By Jeff Nations
Olivier Leblond remembers his first marathon, of course, crossing that finish line to achieve a milestone any runner would be proud to call their own.
It was finished, then, at least for a while. No more running.
About four years ago, the Arlington resident put his running shoes back on -- for 10Ks, then 10 milers, finally back to marathons. He didn't stop there -- Leblond discovered the challenge of ultra-distance running, a pursuit that led the 41-year-old to Shenandoah County last year for the 33rd running of the Old Dominion 100-Mile Endurance Race.
For more than 17 hours -- 17:14:06, to be exact -- Leblond traversed the roads and forests of central and southern Shenandoah County. It was his first 100-mile race, and Leblond won it by more than 30 minutes.
"It's a great course," Leblond said. "It was my first one, so at the time it was all new. There were some points where you don't feel good, but I was in front. So mentally if you know if you keep going, you can make it."
Leblond has run in several 100-mile races since that first foray in the Shenandoah race last year, but the unique terrain -- hills and all -- is enough to lure him back for another run in the June 1 race.
He won't be alone. The Shenandoah 100 Mile Endurance race, the second-oldest 100-mile endurance race in the country heading into its 35th running, annually attracts about 60 intrepid runners. Co-race director Ray Waldron said the numbers are on track for about that number this year, with entries coming in daily for next month's race.
A few, like Edinburg's Jeff Pence and Woodstock's Ralph Bladen, are annual participants. Most come from out-of-town, sometimes even out of country, to test the limits of their endurance.
"It breaks up into something like 70 miles of road and 30 miles of trail," Waldron said. "It's mostly gravel roads we have over in the Fort [Valley], which can be kind of nasty if it rains. It doesn't look like that's going to be a problem this year."
The current course layout, a circle starting at the Shenandoah County Fairgrounds in Woodstock and snaking up, down and around the Massanutten Mountains and into Fort Valley before turning gradually back toward Woodstock, has been in place since 1997.
Runners must contend with the rugged terrain, the early morning and late-evening hours of darkness, and of course the daunting distance. And that's just during the race.
"Once you cross the finish line, you can barely move," Leblond said. "The next day, you can barely walk. But after two weeks, I ran a 50-miler."
Not all who start the race complete it, of course. Runners have a 24-hour limit to cover the distance to be eligible to receive the coveted Old Dominion sterling silver belt buckle, and runners who can finish in less than 28 hours can still attain an Old Dominion bronze belt buckle. That's it -- no prize money, little attention -- just a real sense of achievement and a nice belt buckle.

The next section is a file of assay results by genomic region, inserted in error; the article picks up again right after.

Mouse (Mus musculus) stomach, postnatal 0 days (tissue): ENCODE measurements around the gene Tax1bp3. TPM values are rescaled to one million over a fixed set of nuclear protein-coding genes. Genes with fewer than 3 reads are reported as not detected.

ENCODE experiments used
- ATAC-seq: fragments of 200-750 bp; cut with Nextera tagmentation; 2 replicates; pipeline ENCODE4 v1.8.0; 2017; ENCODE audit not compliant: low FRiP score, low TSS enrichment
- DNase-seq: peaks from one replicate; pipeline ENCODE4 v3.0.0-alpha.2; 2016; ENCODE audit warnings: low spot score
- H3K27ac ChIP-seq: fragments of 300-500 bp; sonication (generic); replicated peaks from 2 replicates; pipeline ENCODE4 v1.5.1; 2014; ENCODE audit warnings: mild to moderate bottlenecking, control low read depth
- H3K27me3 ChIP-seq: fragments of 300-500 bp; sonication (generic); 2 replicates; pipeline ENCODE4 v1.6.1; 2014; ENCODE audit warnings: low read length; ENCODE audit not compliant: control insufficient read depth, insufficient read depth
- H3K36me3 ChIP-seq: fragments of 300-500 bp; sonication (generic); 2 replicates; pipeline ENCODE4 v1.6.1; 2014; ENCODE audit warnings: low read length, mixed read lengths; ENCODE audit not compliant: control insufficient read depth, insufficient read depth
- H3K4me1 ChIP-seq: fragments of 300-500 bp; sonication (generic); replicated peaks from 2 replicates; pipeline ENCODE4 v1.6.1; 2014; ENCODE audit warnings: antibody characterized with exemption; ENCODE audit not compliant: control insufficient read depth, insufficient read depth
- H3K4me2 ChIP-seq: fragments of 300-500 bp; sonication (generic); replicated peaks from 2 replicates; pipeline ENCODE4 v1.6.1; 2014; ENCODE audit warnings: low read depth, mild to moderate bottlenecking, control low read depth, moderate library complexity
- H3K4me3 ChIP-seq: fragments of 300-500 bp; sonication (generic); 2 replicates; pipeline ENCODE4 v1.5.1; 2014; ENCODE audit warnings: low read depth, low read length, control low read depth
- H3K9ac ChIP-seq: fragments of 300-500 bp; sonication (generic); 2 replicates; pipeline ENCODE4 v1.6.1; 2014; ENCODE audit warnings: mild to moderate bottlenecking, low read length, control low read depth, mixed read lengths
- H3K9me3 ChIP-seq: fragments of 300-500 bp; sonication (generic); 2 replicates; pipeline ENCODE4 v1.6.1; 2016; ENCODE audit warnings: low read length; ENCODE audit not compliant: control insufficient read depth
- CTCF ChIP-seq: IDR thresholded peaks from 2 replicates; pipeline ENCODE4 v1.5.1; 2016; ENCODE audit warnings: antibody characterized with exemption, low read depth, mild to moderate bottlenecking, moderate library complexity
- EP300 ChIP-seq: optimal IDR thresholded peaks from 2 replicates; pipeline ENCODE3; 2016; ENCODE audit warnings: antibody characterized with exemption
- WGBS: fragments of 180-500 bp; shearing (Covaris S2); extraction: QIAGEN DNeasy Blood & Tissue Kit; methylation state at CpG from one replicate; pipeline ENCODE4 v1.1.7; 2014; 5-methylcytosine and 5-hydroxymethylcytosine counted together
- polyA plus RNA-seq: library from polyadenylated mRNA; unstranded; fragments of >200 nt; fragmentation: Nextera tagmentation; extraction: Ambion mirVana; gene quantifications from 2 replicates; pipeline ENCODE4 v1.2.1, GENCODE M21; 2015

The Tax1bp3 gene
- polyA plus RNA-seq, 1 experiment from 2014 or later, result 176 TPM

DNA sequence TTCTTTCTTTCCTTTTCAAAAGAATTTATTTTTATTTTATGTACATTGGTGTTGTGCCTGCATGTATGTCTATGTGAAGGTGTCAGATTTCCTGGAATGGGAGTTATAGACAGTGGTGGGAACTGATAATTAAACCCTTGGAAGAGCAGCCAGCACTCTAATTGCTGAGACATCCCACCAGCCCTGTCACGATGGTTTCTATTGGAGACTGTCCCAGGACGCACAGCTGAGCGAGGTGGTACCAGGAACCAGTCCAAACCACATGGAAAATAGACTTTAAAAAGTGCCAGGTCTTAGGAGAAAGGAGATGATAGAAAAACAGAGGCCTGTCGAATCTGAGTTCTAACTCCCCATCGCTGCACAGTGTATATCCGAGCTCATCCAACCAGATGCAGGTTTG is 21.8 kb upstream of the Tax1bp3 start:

"We're just too small to even think about prize money," said Waldron, whose wife Wynne is co-race director and the daughter of race founders Wayne and Pat Botts. "We've always emphasized that it's the runner against the clock, and we do everything we can to help and encourage them."
The race provides aid stations all along the course, manned by about 50 dedicated volunteers and family members who come back year after year to make the race happen.
Ray Waldron said many of the same runners return year after year, as well, but there are always newcomers and a few who don't come back. Last year, 54 runners started the Old Dominion. Of that group, 26 -- less than half -- finished the race in under 24 hours. Another 13 crossed the finish line with a sub-28 hour time. The rest never got there.
"It's something that nags at you year after year," Ray Waldron said of not finishing. "It eats on you the whole year. They have to come back the next year and beat the race, whether it's 24 hours or 28 hours, whatever their goal is. If they complete it, we may never see them again."
Leblond isn't one of those, not yet anyway. Since first conquering the 100-mile distance, Leblond said he's run 100-mile events in North Carolina (twice) and Washington, D.C., but "they were all flat."
Of course, Leblond or any runner can't simply show up and expect to run 100 miles. He's been training six days a week, building up his mileage to about 100 miles a week. It's a huge commitment for Leblond, who must balance his training with commitments to his family and work. That sounds like a lot, until factoring in that a week's work must be completed in one day in the Old Dominion.
"When you're training for 100 miles, you can't go for a practice run," Leblond said.
There's always the question -- why? -- that all ultra-distance runners must answer, for themselves and from others curious about what it is that draws them into such a demanding and unforgiving sport.
"I wanted to see how my body would react," Leblond said. "It's an experience, just to push yourself to see how far you can go."
In June, Leblond will be doing just that in Shenandoah County. Already, though, he's looking ahead to that next challenge.
"My goal for next year is a 24-hour world race," Leblond said. "After that, I'm done."
For more information on the Old Dominion 100 Mile Endurance Run, visit the website at www.olddominionrun.org or call 540-933-6901.
Contact Sports Editor Jeff Nations at 540-465-5137 ext. 161, or email@example.com>